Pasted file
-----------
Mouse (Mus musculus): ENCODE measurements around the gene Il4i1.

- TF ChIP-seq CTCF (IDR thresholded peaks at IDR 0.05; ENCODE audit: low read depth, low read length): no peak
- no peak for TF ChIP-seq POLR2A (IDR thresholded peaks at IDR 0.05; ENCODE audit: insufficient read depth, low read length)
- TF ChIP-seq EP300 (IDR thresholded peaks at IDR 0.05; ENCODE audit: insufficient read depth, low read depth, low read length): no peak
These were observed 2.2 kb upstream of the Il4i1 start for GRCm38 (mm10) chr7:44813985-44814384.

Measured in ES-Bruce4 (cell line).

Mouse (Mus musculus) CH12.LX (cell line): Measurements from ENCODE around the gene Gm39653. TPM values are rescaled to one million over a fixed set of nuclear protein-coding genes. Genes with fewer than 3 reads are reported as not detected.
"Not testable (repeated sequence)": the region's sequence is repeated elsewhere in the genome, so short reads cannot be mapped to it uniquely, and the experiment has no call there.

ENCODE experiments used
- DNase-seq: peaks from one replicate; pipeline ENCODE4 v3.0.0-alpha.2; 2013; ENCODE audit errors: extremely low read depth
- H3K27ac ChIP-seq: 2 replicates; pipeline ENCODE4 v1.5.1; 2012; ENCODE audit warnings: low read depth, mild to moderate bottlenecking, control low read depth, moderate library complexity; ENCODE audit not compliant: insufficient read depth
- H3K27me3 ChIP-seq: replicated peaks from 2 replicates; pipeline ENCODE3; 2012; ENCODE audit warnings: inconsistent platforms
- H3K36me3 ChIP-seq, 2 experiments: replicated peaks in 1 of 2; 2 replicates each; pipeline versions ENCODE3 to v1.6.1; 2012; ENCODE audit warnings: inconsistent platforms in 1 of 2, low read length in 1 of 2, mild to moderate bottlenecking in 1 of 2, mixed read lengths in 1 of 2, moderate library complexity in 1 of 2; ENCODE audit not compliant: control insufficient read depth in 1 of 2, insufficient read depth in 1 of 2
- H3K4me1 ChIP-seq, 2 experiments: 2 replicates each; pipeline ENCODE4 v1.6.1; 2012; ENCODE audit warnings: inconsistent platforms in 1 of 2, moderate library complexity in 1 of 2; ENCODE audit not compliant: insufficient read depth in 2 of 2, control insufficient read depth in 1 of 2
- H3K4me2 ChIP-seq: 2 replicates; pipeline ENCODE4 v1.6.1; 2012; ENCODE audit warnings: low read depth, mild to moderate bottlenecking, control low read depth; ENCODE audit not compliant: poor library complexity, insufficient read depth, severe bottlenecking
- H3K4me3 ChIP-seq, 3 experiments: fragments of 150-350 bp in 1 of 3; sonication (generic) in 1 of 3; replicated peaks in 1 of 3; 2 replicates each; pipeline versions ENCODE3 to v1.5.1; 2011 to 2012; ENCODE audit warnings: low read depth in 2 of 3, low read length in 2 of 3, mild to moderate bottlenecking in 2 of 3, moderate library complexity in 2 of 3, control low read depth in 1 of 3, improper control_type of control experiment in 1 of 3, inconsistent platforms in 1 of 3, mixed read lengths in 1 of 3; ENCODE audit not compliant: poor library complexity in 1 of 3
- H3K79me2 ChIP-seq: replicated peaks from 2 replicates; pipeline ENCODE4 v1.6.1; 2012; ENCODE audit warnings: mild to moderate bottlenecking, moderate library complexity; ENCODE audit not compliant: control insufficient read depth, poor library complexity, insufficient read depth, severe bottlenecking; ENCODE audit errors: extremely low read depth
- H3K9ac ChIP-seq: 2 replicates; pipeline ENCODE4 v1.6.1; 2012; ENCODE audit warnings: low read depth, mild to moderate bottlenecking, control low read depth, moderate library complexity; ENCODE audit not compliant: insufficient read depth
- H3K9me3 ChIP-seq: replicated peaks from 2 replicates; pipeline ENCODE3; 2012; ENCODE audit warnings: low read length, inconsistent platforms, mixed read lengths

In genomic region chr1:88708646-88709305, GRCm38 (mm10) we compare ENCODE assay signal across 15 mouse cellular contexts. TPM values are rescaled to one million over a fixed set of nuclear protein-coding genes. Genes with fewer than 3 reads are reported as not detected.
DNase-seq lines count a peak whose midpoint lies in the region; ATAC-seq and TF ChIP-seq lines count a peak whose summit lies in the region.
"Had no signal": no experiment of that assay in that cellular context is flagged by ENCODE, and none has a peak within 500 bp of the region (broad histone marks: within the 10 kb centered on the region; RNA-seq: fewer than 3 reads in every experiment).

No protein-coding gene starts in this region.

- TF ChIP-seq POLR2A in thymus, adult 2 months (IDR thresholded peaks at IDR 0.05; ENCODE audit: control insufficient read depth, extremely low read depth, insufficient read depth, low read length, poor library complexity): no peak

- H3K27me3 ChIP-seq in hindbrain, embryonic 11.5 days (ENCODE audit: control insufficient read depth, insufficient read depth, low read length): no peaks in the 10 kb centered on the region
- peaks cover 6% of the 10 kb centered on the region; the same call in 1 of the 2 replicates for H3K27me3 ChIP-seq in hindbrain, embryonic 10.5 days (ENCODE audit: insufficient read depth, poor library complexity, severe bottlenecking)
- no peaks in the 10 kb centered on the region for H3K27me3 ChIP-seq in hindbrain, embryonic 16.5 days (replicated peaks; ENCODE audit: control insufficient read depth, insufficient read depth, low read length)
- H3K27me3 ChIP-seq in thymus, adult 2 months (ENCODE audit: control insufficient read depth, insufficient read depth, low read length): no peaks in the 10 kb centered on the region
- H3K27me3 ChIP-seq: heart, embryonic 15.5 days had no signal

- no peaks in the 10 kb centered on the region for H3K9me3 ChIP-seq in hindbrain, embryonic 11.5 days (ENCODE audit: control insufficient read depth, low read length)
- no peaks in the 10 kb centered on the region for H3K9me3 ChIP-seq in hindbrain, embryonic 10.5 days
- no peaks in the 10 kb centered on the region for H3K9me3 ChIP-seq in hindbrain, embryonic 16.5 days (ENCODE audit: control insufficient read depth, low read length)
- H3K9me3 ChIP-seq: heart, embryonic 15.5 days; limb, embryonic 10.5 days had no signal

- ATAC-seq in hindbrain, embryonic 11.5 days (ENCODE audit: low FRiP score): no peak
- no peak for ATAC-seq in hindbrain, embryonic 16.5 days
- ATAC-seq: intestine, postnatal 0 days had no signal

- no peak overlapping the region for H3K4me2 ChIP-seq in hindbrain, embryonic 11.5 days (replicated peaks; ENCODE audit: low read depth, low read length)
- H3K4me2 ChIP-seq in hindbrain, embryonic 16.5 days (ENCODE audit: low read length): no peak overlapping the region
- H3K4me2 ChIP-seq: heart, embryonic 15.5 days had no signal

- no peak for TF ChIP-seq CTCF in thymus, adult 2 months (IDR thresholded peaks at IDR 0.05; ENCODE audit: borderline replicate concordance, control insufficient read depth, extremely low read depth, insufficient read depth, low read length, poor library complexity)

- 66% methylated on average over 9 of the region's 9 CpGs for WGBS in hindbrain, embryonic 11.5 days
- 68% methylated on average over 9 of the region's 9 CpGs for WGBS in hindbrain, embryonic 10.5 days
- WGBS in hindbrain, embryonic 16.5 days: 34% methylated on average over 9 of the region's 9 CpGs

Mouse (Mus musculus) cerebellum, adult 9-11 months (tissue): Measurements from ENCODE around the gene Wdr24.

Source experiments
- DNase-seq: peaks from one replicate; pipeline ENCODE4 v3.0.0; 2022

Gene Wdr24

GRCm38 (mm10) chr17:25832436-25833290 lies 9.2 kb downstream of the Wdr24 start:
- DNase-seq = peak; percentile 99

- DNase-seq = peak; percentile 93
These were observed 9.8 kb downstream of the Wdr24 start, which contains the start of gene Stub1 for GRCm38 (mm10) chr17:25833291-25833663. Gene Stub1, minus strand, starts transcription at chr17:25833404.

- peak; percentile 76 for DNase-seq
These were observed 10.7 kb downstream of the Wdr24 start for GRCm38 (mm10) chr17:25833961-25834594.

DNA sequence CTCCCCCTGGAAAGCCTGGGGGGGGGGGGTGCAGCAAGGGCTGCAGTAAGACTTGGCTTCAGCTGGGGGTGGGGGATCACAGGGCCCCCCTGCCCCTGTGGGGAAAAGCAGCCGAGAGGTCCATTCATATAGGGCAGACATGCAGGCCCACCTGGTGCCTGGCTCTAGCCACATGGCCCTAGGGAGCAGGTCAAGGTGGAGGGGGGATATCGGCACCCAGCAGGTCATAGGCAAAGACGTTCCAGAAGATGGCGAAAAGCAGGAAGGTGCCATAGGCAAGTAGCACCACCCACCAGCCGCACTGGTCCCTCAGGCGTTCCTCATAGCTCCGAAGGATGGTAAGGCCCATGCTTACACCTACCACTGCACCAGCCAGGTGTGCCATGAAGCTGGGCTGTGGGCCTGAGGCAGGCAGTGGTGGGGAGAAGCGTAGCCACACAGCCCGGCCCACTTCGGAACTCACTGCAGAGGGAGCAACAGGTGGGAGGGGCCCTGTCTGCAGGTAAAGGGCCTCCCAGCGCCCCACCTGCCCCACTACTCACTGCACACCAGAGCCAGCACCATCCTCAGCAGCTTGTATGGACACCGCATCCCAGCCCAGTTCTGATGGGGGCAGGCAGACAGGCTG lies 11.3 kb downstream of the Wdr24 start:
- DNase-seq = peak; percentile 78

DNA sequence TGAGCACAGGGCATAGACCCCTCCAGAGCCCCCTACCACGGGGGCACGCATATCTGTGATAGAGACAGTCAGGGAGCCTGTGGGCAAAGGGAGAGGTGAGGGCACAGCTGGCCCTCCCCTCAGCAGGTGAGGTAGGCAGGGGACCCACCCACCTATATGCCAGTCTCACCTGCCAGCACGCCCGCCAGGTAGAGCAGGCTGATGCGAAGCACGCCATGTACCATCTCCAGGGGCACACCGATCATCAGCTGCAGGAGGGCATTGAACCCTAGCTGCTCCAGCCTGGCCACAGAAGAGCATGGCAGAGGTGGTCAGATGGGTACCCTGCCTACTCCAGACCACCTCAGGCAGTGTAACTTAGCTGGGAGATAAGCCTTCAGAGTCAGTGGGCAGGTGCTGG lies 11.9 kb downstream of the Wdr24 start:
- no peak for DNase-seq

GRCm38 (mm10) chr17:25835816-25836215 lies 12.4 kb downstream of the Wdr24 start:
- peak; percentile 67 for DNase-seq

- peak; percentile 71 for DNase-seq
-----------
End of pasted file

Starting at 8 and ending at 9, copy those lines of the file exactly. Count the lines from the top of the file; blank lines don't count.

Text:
"Not testable (repeated sequence)": the region's sequence is repeated elsewhere in the genome, so short reads cannot be mapped to it uniquely, and the experiment has no call there.

ENCODE experiments used